New mill secures sufficient source of wood
The planned facility on the Big Island will export veneer
HILO » Tradewinds Forest Products LLC President Don Bryan says there will be enough timber to ensure that a proposed Big Island wood mill can operate at full capacity.
Cambium Global Timberland Ltd., an Australian investment fund, announced this week that it had acquired lease rights to 6,100 acres and intended to sell timber to Tradewinds.
Since early this decade, Tradewinds has also had a license to log non-native timber on the 12,000-acre Waiakea Timber Management Area just south of Hilo.
More timber had been needed to operate the mill on a continuing, sustainable basis, Bryan said yesterday.
The 6,100 acres is near Pahala in the Kau District, about 50 miles south of Hilo, Bryan said. Cambium had said only that the land was somewhere on the Big Island.
The acreage is comprised of two parts: 3,700 acres for timber, and 2,400 acres of native forest that will remain in conservation.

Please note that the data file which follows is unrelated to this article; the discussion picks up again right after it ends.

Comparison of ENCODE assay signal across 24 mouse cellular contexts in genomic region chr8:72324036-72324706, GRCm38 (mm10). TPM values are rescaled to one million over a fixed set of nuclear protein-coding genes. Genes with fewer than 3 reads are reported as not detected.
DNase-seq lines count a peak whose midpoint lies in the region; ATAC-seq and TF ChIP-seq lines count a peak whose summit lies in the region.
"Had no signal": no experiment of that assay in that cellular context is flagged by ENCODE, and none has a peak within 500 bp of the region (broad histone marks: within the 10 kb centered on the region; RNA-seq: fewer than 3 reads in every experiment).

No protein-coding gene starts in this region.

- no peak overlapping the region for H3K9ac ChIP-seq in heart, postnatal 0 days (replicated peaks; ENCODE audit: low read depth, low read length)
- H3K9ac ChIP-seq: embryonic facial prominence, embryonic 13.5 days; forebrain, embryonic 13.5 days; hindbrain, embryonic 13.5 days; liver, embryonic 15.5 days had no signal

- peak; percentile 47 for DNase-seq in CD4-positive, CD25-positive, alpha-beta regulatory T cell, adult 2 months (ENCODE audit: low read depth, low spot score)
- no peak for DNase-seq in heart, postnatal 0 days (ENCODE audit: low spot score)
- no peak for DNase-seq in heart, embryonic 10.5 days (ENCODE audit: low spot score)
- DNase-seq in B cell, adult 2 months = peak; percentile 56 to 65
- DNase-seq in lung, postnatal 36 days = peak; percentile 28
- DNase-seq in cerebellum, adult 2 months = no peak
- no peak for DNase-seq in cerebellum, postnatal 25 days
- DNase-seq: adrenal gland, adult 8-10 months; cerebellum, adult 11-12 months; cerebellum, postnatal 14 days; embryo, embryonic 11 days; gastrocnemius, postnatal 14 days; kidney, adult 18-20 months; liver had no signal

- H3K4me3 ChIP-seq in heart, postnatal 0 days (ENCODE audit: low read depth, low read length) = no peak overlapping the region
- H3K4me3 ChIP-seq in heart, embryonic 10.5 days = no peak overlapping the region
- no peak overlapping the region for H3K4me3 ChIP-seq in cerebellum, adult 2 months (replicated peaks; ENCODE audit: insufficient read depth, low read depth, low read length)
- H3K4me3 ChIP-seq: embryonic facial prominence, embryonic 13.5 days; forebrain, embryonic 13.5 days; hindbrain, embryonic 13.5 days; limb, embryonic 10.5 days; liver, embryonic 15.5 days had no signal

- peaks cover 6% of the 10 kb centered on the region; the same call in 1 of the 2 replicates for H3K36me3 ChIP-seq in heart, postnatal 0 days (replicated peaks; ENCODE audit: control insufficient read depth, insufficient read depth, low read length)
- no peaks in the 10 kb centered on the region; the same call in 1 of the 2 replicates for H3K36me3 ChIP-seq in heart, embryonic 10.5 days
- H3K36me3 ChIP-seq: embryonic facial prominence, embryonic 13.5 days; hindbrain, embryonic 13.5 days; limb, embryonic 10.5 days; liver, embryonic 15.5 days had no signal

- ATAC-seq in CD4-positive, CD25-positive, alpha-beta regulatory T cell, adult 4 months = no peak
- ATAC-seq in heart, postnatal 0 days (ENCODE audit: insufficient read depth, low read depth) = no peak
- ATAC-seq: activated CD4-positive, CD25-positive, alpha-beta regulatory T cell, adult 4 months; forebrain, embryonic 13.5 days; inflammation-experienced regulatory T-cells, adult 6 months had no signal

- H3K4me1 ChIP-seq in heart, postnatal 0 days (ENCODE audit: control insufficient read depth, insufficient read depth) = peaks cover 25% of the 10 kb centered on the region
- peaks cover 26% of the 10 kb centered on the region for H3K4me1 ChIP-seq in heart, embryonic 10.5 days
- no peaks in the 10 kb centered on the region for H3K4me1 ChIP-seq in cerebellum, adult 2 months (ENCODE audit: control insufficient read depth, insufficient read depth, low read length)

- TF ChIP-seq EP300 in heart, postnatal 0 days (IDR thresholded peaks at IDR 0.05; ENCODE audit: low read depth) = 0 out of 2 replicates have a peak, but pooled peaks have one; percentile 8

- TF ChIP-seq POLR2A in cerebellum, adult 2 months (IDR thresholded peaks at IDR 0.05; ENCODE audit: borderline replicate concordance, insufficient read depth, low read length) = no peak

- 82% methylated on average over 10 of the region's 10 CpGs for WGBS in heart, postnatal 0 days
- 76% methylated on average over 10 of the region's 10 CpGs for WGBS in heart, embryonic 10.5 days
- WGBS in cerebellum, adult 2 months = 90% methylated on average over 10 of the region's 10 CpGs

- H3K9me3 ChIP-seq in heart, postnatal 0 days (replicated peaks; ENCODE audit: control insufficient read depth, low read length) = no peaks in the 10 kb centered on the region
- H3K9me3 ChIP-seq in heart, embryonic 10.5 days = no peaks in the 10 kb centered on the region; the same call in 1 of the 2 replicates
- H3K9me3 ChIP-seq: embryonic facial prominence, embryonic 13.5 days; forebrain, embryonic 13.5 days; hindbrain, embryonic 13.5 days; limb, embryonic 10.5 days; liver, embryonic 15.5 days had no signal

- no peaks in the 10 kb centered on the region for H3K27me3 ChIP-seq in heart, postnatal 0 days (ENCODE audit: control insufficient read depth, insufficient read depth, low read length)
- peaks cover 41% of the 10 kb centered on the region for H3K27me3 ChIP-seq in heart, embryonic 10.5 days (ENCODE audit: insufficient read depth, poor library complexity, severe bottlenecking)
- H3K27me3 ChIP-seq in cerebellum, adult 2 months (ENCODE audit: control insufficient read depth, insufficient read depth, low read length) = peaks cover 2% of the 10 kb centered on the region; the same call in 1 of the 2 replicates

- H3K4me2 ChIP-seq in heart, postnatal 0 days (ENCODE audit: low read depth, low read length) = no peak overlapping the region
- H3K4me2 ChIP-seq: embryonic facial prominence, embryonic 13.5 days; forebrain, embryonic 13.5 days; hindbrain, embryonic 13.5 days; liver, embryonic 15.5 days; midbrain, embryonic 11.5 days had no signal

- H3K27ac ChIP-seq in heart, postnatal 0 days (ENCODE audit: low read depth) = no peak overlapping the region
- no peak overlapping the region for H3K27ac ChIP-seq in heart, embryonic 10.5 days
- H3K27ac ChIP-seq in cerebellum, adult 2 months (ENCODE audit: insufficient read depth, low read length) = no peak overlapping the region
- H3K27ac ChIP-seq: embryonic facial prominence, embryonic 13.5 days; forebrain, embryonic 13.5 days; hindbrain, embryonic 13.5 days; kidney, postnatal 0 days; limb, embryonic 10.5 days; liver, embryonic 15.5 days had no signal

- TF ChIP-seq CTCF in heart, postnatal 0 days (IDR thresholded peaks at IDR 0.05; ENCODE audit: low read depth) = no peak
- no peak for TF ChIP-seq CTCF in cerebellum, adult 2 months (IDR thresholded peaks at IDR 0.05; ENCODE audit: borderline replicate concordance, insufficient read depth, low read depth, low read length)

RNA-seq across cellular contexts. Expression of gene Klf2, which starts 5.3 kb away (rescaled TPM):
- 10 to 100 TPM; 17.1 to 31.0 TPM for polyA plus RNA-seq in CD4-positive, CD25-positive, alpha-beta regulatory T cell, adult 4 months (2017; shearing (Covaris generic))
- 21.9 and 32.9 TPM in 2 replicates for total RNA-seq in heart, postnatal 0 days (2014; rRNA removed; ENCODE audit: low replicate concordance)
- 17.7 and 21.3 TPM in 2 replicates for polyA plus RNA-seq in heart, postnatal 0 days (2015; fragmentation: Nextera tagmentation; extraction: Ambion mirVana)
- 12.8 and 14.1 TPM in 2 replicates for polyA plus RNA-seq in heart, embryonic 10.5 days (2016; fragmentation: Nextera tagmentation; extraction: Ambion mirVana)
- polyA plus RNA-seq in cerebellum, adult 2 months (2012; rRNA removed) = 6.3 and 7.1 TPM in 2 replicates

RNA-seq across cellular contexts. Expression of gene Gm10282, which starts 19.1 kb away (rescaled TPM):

Kamehameha Schools spokesman Kekoa Paulsen said the lease to Cambium included the conservation land because the two parts form a single tract that cannot be divided for lease purposes.
With Tradewinds' mill planned for Ookala, 30 miles north of Hilo, logs from Kau would have to be trucked about 80 miles. "That's not a very long haul" by mainland logging standards, Bryan said.
Large plantings of eucalyptus stand much closer to Ookala in the Hamakua District, but Bryan said he does not have agreements to receive timber from those areas.
The mill will slice eucalyptus logs into 1/8-inch sheets called veneer. Ultrasound devices will test every sheet for strength, Bryan said. Strong sheets will be glued together and re-sawed off-island to produce building material called laminated veneer lumber, he said.
Weaker sheets will be used to make construction-grade plywood, which even with weaker wood will be stronger than normal construction-grade plywood, he said.
The market for the veneer will be manufacturers on the West Coast and in Asia, he said. Critics have said that Brazil already produces huge amounts of timber products, but those go to the southern United States, Bryan said.
Construction could start before the end of the year and be completed 14 months later, he said.